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If you are a student with a background on either electrical or mechanical and aerospace engineering,
and you are interested in one of these topics, here is what I am looking for in the background of students:
- Control Theory.
- Modeling of Physical Systems (special emphasis on vehicle dynamics and robotics).
- Mathematics of Dynamical Systems (mainly Differential Equations, Linear Algebra, Real Analysis and Stability Theories, such as Lyapunov Stability).
- Mathematics and Physics (Lagrangian and Hamiltonian Systems) of System Optimization
- Signal Processing.
- Stochastic Dynamical Systems.
- Programming skills (C++,Matlab/Simulink, MEX files, real-time operating systems).
I am the founder of the HYbrid CONtrol Systems (HYCONS) Lab and the leader of the
Flight Simulation and Control Laboratory at Concordia University.
The current HYCONS lab members are the students in my research group:
Flight Management and Control Systems
- Steven Li (PhD student)
- Soroush Asri (MASc student)
Electric Energy Generation from Waste Heat
- Camilo Orrego Caicedo (MASc student)
From left to right: Behzad Samadi, KyungJae Baik, Scott Casselman, Luis Rodrigues, Shaun DiSalvo, Xiaoxi Huang, Giancarlo Luglio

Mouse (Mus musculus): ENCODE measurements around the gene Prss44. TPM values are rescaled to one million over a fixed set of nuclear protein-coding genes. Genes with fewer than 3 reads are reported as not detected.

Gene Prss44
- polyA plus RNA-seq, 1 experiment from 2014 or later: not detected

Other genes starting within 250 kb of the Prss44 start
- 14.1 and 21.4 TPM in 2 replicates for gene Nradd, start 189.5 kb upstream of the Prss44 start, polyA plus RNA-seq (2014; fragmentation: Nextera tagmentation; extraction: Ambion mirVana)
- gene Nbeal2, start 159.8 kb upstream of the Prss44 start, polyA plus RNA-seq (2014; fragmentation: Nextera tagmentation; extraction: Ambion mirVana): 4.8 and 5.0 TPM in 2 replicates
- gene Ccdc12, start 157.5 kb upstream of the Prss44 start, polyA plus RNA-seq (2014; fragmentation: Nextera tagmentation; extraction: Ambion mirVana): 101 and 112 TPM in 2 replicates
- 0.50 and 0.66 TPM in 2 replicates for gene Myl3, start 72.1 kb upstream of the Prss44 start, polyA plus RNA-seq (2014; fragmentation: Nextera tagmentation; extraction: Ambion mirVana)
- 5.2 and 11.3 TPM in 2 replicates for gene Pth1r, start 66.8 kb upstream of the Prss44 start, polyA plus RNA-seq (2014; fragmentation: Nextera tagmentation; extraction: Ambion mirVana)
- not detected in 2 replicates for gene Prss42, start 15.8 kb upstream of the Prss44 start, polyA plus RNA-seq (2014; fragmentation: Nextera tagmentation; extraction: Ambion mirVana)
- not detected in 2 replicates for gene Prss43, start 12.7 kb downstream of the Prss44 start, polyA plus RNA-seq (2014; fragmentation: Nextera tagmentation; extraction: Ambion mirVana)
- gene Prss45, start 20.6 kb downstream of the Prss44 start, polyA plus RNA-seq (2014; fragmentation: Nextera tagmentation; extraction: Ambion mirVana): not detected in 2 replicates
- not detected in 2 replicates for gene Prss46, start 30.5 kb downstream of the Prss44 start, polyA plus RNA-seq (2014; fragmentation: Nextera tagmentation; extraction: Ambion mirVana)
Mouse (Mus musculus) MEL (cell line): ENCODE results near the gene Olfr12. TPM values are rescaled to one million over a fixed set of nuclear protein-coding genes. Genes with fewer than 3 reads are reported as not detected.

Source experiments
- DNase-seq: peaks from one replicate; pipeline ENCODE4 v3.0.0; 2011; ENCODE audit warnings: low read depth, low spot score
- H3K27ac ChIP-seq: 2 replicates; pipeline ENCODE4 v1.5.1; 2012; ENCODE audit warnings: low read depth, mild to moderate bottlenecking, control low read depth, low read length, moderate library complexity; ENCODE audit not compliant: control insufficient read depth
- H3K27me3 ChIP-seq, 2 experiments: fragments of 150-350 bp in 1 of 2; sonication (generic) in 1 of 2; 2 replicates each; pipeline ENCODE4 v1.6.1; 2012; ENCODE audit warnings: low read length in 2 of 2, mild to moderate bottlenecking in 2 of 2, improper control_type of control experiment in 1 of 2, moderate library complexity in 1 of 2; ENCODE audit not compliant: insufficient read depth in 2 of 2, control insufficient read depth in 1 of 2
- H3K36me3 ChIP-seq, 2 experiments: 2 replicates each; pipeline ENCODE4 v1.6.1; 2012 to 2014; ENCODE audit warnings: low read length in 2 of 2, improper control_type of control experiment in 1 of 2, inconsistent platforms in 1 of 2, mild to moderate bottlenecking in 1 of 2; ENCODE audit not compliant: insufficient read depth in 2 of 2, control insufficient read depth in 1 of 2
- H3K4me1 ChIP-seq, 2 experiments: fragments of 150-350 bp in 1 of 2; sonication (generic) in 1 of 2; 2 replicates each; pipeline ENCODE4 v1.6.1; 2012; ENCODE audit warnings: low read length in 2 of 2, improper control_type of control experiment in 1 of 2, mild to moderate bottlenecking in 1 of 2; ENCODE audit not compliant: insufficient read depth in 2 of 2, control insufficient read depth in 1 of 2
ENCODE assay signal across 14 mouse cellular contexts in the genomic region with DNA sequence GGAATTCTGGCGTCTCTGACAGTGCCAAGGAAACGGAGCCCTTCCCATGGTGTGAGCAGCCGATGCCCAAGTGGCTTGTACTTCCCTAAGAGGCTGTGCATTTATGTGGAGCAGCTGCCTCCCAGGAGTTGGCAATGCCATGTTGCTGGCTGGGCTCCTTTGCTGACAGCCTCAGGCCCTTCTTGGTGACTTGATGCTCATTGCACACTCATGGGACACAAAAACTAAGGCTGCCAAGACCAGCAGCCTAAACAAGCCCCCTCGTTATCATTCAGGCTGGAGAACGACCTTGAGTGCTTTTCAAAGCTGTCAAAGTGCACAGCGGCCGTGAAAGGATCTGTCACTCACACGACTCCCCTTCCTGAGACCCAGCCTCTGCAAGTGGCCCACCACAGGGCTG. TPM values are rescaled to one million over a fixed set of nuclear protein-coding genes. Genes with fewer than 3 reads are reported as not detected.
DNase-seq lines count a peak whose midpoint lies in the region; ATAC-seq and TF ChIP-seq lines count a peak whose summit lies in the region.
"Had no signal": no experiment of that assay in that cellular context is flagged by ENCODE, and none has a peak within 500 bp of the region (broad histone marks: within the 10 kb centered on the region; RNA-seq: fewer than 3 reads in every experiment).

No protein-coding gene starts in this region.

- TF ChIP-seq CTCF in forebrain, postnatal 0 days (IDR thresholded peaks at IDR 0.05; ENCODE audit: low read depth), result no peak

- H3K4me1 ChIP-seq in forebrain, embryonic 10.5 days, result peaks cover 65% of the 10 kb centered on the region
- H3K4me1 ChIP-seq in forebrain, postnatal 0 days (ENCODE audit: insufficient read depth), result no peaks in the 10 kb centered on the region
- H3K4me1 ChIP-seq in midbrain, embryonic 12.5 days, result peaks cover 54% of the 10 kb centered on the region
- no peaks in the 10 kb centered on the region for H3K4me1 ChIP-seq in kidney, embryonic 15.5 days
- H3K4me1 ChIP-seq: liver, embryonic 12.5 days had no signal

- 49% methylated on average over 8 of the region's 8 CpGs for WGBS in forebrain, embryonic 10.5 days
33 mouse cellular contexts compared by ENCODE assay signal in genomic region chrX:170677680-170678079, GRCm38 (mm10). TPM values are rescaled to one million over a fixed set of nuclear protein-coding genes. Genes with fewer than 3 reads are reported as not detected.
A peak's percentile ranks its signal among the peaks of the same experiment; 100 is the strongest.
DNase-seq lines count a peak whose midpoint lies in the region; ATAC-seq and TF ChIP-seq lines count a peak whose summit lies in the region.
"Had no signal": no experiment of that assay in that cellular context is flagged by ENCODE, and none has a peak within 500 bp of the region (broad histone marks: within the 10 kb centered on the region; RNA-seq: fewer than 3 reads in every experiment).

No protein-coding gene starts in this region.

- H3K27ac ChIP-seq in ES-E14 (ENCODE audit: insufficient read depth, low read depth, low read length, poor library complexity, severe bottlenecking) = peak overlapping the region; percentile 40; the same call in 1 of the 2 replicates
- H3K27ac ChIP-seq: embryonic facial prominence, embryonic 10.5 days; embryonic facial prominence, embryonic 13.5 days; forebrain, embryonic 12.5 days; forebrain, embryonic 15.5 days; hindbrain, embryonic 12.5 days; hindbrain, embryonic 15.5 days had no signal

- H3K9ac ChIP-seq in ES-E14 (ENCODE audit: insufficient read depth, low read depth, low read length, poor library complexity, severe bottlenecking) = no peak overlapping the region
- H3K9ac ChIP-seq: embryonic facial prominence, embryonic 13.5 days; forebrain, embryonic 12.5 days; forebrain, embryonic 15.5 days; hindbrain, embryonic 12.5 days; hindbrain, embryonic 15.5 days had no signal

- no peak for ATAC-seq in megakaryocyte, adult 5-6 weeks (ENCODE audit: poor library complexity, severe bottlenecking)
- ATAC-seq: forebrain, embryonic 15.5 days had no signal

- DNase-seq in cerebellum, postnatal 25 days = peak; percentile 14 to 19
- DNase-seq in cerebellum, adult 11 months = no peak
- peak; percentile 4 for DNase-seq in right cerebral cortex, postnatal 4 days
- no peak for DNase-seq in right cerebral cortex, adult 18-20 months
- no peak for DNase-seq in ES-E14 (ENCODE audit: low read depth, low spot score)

Past Collaborations with Postdoctoral and Visiting Fellows:
- Ely Carneiro Paiva (Professor at Unicamp)
- Mailis Gomes Rodrigues
- Amir Hajiloo (Robotics Control Developer at Kinova Robotics)
- Ronilson Rocha (Professor at Universidade Federal de Ouro Preto)
- Behzad Samadi (Founder of Nubonetics)
- Henrique Paiva (Product Development Engineer at Embraer)
- Mohsen Zamani Fekri (Engineer at Honeywell)
- Jamila Raouf (currently working on a family company)
The following students have worked in my lab and have already graduated:
- Julia Zamboni, (PhD student, graduated 2020, currently a postdoctoral fellow at the University of Louvain)
- Mitchell Lichocki, (MASc student, graduated 2020, currently an engineer at Bell Textron)
- Weihong Yuan, (MASc student, graduated 2020, currently a researcher at the Shenyang Institute of Automation)
- Bruno Carvalho (MASc student, graduated 2018, currently a PhD student at Concordia University)
- Emily Oelberg (MASc student, graduated 2018, currently an engineer at CAE)
- Alexander Botros (MASc student, graduated 2017, currently a PhD student at University of Waterloo)
- Maxim Kaptsov (MASc student, graduated 2017, currently an aerospace test engineer at Aviya Aerospace Systems)
- Michael Di Perna (MASc student, graduated 2017, currently an engineer at Lumentum)
- Michael El-Jiz (MASc student, graduated 2015, currently an engineer at Microsoft)
- Jesus Villarroel (MASc student, graduated in 2015, currently a software engineer at Arista Networks)
- Miad Moarref (PhD student, graduated in 2013, currently an engineer at LeddarTech)
- Azita Malek (MASc student, co-supervised with Dr. Khorasani, graduated in 2013, currently an engineer at Cowan Dynamics)
- Amin Zavieh (MASc in ECE, co-supervised with Dr. Khorasani, graduated in 2013, currently CEO at Definitechs Inc.)